Bio-Inspired Models of Network, Information, and Computing Systems. 5th International ICST Conference, BIONETICS 2010, Boston, USA, December 1-3, 2010, Revised Selected Papers

Research Article

Organic Resilience for Tactical Environments

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  • @INPROCEEDINGS{10.1007/978-3-642-32615-8_3,
        author={Marco Carvalho and Tom Lamkin and Carlos Perez},
        title={Organic Resilience for Tactical Environments},
        proceedings={Bio-Inspired Models of Network, Information, and Computing Systems. 5th International ICST Conference, BIONETICS 2010, Boston, USA, December 1-3, 2010, Revised Selected Papers},
        proceedings_a={BIONETICS},
        year={2012},
        month={10},
        keywords={Organic Computing Biologically-Inspired Resilience Tactical Networks Resilient Systems Distributed Control},
        doi={10.1007/978-3-642-32615-8_3}
    }
    
  • Marco Carvalho
    Tom Lamkin
    Carlos Perez
    Year: 2012
    Organic Resilience for Tactical Environments
    BIONETICS
    Springer
    DOI: 10.1007/978-3-642-32615-8_3
Marco Carvalho1,*, Tom Lamkin2,*, Carlos Perez1,*
  • 1: Institute for Human and Machine Cognition
  • 2: Air Force Research Laboratory
*Contact email: macarvalho@ihmc.us, thomas.lamkin@wpafb.af.mil, cperez@ihmc.us

Abstract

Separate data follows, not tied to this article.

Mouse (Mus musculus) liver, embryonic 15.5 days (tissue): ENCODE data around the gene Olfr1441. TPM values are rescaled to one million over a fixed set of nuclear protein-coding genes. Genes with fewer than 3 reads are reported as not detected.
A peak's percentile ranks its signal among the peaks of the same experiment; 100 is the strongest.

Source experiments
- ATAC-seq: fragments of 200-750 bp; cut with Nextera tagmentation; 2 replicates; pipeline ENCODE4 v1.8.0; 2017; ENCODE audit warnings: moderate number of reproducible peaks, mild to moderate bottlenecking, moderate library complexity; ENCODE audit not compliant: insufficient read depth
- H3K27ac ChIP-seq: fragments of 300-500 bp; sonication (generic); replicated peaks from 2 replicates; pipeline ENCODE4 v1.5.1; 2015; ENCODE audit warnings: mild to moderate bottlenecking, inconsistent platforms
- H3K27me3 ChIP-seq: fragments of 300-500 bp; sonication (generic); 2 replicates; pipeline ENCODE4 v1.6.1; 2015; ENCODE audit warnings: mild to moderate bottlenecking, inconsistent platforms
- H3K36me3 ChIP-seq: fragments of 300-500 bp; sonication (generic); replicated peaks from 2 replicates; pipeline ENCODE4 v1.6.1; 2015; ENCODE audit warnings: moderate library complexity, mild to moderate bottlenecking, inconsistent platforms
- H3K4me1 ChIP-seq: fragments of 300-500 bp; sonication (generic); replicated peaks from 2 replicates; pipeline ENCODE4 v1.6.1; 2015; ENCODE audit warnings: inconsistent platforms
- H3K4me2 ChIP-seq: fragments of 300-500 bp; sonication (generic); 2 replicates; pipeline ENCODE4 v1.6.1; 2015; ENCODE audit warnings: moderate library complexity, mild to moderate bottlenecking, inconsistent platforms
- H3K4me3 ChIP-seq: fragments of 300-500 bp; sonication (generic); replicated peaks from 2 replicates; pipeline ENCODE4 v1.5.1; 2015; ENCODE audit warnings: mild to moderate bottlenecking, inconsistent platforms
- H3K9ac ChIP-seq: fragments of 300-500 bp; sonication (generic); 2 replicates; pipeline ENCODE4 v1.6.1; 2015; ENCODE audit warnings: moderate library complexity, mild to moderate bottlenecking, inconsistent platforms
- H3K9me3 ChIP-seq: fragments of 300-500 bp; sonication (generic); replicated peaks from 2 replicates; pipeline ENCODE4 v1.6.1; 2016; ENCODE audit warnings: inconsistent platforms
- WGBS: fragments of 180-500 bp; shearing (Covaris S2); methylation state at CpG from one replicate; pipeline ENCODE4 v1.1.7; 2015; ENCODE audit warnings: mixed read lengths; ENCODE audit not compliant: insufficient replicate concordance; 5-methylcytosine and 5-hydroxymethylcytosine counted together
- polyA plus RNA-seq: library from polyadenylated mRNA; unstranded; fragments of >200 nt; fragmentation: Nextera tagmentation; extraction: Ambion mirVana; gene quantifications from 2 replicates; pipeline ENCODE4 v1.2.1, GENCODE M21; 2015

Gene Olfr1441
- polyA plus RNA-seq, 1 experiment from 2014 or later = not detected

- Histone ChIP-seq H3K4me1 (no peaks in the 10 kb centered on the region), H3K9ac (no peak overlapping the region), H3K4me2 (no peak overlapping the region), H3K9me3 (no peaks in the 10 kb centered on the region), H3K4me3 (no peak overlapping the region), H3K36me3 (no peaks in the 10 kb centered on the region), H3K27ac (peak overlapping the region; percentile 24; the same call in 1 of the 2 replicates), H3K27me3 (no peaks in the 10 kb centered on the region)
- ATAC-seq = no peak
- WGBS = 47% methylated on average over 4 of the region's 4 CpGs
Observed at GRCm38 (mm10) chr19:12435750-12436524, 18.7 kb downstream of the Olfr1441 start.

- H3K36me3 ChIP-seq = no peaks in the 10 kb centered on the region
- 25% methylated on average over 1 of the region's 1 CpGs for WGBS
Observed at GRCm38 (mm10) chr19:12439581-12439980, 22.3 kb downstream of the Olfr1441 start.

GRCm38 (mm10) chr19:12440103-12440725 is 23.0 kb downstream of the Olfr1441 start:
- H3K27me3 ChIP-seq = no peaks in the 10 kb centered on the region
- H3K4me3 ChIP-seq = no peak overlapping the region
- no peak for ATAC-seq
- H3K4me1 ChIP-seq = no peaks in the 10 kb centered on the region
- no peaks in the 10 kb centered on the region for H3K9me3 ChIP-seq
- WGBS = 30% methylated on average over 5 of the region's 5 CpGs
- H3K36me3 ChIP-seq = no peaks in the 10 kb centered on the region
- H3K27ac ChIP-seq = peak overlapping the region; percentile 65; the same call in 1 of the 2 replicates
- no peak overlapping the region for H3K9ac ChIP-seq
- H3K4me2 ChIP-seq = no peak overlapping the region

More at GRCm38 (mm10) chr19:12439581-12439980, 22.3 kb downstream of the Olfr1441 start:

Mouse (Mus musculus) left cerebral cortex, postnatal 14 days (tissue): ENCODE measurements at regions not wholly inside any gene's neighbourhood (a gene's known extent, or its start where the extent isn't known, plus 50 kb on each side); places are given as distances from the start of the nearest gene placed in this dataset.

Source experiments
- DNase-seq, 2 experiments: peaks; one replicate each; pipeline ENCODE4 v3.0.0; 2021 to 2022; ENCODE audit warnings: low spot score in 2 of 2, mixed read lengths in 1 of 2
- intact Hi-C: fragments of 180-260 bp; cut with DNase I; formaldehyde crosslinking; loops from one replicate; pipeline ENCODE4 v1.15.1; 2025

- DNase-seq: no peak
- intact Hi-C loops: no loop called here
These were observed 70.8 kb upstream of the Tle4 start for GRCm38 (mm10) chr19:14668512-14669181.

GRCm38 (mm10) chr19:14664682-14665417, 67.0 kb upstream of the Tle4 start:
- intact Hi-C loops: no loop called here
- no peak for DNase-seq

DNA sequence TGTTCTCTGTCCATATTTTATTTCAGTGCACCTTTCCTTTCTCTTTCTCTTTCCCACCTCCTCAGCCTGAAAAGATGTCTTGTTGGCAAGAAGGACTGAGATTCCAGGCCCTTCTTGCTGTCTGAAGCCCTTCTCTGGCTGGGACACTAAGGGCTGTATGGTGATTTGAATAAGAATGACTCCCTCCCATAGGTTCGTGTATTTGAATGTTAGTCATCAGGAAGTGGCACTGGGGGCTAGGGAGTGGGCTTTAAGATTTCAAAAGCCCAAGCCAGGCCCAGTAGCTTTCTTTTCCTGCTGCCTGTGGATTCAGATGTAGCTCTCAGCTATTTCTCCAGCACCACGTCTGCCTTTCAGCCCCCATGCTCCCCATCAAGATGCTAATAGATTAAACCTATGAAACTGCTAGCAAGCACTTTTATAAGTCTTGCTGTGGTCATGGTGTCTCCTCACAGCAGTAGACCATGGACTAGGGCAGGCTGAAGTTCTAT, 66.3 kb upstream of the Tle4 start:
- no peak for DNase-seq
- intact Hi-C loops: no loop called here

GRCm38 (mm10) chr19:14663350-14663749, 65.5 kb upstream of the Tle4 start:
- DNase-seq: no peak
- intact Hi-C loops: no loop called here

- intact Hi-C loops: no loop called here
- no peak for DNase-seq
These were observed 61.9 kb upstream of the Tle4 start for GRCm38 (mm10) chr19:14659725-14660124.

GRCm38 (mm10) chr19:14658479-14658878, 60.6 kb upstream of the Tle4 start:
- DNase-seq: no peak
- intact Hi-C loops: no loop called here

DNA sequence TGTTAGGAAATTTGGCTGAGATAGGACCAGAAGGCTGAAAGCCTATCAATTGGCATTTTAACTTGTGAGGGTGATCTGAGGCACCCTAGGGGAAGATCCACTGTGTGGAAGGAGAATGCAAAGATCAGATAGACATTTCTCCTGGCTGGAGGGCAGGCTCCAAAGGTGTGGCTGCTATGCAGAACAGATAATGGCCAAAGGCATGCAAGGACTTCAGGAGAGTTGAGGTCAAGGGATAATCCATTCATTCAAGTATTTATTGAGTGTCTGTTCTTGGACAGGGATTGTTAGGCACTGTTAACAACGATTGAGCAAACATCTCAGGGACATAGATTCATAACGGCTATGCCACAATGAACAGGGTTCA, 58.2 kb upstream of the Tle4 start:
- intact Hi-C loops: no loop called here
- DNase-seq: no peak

In this paper we present a tactical defense infrastructure for mission survivability based on three core inspirations from biological systems: multi-potentiation, feedback mechanisms, and redundancy. In tactical operational environments, these concepts may be realized through a combination of capabilities that include (1) dynamic allocation of resources for mission execution, (2) detection and identification of attacks and their effects, and (3) information sharing for system adaptation. As a proof-of-concept we introduce an extensible, multi-layer defense infrastructure inspired in the self-organization and resilience properties of biological systems. Two defense strategies are considered to validate the proposed model: a fast response consisting on rebooting a compromised system from a reference system image; and a slower response involving a process of identification of the attack, which then allows the node to change its base configuration and reboot to a state that is potentially immune to the same attack. Our experimental results show that the second strategy improves the overall resilience of the system for ongoing attacks after an initial exposure phase.